$n$ : length of text T

$m$ : length of pattern P

When I study Rabin-Karp algorithm, I learned the best case of this algorithm is $\theta(n-m+1)$. Because if a hashed number is too small to modulo by some other number.

But when I'm talking with my friends about this best complexity, I was very curios that does above theta notation can be represented by $\theta(n)$ if $n$ is asymptotic to infinity?

First time, it was reasonable to me that $\theta(n)=\theta(n-m+1)$ is correct because it is asymptotic notation. But if $m$ is always $n-1$, can we use $\theta(n)$ in this situation? I'm confusing about notation concept and what I'm curious is below question.

What is the right time complexity notation of Rabin-Karp algorithm?

$\theta(n)$ or $\theta(n-m+1)$?


2 Answers 2


The running time you quote isn't correct. If $n = m$ then it takes $\Omega(n)$ to verify that $T = P$. The best case running time of any string matching algorithm is $\Omega(m)$, since this is how long it takes to verify a match. Perhaps you are disregarding the time it takes to compute the hashes.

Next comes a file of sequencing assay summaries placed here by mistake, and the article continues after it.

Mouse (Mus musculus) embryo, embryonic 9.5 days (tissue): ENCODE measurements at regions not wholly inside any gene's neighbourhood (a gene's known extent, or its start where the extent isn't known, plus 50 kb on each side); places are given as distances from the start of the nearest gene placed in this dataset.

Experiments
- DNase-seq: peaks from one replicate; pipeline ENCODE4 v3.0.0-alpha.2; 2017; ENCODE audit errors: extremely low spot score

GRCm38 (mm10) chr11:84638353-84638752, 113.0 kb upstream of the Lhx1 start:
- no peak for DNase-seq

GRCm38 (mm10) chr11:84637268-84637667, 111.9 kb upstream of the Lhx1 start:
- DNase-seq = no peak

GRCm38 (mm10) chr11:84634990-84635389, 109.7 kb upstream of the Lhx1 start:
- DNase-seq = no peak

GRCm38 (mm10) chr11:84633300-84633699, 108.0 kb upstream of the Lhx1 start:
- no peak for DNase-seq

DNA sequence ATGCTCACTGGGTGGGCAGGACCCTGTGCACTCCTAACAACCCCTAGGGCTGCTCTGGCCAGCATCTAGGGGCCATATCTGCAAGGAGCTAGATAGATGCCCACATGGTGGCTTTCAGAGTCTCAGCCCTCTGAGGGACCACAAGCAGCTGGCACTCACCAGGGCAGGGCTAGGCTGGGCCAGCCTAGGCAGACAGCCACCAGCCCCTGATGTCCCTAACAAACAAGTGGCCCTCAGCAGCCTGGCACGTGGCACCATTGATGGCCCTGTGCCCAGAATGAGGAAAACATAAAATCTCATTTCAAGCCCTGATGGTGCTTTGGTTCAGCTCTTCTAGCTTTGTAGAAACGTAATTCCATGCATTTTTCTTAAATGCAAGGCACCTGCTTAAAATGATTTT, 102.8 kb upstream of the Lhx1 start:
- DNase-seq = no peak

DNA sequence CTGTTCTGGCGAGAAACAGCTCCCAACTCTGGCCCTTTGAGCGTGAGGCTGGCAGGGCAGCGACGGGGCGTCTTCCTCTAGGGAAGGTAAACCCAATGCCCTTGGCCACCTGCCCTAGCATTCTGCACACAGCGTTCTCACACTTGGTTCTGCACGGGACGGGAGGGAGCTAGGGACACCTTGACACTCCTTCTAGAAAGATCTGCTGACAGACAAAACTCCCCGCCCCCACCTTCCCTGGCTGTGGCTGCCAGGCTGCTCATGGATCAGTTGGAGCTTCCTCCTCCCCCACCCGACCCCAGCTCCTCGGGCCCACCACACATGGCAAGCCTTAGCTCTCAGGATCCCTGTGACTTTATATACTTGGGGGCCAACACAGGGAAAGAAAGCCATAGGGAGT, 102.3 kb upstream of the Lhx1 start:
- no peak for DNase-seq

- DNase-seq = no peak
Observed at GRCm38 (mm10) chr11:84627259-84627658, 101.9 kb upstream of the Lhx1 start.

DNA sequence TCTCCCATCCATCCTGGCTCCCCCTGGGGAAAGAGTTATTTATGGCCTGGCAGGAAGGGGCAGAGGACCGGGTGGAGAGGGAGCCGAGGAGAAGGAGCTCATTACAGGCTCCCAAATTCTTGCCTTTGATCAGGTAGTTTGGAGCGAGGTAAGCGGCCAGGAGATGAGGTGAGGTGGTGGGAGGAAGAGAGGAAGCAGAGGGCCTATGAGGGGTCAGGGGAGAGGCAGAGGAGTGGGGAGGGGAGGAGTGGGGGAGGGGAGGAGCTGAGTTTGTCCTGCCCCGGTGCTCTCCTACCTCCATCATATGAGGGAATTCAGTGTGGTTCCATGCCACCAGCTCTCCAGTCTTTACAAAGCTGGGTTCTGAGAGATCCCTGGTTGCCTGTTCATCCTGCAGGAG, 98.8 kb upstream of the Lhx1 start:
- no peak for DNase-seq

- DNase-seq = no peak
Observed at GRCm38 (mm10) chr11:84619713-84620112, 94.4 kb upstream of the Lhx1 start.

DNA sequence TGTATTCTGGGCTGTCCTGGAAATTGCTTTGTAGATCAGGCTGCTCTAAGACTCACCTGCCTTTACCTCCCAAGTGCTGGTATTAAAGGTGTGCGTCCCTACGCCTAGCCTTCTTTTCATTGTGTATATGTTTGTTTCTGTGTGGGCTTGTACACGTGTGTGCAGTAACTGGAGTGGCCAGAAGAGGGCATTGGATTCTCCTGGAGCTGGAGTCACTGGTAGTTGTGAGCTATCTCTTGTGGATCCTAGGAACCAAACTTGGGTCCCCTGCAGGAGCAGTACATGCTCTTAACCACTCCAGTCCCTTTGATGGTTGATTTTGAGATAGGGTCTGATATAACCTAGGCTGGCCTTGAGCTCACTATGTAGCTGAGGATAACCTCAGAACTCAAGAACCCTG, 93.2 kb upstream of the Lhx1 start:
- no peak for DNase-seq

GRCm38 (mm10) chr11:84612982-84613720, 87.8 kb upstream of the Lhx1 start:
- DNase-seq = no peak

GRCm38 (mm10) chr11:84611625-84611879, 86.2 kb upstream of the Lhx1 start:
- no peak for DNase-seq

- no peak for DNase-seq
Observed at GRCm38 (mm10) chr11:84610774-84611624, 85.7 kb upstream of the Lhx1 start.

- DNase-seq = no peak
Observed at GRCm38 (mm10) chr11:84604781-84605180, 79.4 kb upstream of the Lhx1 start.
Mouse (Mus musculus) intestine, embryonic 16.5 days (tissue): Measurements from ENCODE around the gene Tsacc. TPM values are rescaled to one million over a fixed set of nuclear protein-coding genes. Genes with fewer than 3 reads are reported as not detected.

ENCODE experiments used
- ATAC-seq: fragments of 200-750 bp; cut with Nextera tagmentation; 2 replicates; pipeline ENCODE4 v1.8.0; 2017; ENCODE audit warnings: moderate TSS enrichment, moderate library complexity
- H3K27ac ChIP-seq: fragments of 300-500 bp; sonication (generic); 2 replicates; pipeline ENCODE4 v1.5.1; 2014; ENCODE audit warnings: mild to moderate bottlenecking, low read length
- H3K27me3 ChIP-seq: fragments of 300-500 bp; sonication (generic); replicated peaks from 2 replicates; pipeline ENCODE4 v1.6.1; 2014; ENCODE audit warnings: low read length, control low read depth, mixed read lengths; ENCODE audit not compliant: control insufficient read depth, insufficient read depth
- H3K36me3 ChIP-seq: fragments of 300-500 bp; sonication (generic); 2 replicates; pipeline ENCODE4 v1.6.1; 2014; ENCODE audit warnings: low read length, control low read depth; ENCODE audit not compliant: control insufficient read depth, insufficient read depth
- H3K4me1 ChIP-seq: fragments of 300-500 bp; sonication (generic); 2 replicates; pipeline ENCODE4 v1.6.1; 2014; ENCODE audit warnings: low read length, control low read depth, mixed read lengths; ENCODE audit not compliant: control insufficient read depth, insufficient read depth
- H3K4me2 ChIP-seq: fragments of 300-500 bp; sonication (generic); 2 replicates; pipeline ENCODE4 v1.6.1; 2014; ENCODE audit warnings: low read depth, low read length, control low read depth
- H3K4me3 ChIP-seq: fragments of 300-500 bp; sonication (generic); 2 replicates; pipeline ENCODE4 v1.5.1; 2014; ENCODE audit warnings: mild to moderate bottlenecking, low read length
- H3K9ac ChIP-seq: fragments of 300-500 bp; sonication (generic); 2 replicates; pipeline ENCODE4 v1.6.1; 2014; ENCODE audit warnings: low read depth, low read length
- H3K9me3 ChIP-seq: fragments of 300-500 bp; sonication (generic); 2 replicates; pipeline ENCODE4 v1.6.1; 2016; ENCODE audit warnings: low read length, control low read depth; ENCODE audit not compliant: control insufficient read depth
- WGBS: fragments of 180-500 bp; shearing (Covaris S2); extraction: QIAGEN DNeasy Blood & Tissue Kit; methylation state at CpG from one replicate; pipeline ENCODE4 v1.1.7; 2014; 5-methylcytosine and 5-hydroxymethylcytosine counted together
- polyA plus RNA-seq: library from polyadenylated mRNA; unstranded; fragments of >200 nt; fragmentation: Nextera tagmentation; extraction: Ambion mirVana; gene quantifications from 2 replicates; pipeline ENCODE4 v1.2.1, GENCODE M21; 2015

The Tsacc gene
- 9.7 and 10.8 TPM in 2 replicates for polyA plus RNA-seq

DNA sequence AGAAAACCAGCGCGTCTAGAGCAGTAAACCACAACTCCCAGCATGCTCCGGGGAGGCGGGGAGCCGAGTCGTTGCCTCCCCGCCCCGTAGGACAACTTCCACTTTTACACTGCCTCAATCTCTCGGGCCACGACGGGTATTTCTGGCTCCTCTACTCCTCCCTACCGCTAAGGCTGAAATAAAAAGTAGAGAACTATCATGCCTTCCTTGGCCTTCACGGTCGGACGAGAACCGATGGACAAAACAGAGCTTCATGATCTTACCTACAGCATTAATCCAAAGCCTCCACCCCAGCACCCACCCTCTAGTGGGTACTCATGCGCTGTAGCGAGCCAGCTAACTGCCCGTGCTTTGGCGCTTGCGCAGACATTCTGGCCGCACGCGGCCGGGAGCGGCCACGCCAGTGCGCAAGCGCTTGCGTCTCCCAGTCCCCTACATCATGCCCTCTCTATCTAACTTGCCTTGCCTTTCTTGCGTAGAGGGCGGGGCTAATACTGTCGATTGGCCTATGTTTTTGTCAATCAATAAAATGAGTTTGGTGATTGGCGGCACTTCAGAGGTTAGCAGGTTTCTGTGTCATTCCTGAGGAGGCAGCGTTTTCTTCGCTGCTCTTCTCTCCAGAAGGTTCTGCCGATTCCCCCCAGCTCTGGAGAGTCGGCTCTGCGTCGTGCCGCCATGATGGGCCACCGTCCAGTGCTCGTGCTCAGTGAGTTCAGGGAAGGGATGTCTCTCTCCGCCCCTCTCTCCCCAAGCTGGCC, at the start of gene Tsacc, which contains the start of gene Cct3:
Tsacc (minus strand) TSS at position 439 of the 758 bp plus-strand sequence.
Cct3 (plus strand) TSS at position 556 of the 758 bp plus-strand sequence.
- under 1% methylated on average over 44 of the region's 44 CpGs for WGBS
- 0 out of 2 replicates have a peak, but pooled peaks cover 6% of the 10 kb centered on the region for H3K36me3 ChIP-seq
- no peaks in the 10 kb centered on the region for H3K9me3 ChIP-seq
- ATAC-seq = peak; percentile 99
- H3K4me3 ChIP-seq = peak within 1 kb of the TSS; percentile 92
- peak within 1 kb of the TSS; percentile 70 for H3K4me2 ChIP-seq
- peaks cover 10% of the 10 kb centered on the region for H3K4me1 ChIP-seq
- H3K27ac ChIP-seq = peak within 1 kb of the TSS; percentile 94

Ignoring all of this, let us suppose that we are considering an algorithm whose running time is $\Theta(n-m+1)$, where $m \leq n$ are two parameters. As your example makes clear, this is not the same as $\Theta(n)$, since if $m$ is close to $n$ then $n-m+1$ is much smaller than $n$. Generally speaking, an asymptotic expression depending on two parameters cannot be reduced to an asymptotic expression depending on only one of them.

In practice, often $m$ is itself a known function of $n$, and this can be used to reduce $\Theta(n-m+1)$ to an asymptotic expression depending on a single parameter. For example, if $m = n/2$ then $\Theta(n-m+1) = \Theta(n)$, whereas if $m = n$, then $\Theta(n-m+1) = \Theta(1)$.


Rabin-Karp algo consists of two steps:

  • hash first m symbols of input and the pattern, which takes $\theta(m)$
  • check first n-m+1 positions of the file comparing hashes of next m chars at each position to the pattern hash, which takes $\theta(n-m+1)$

Most probably, your source mentioned only the second step complexity.


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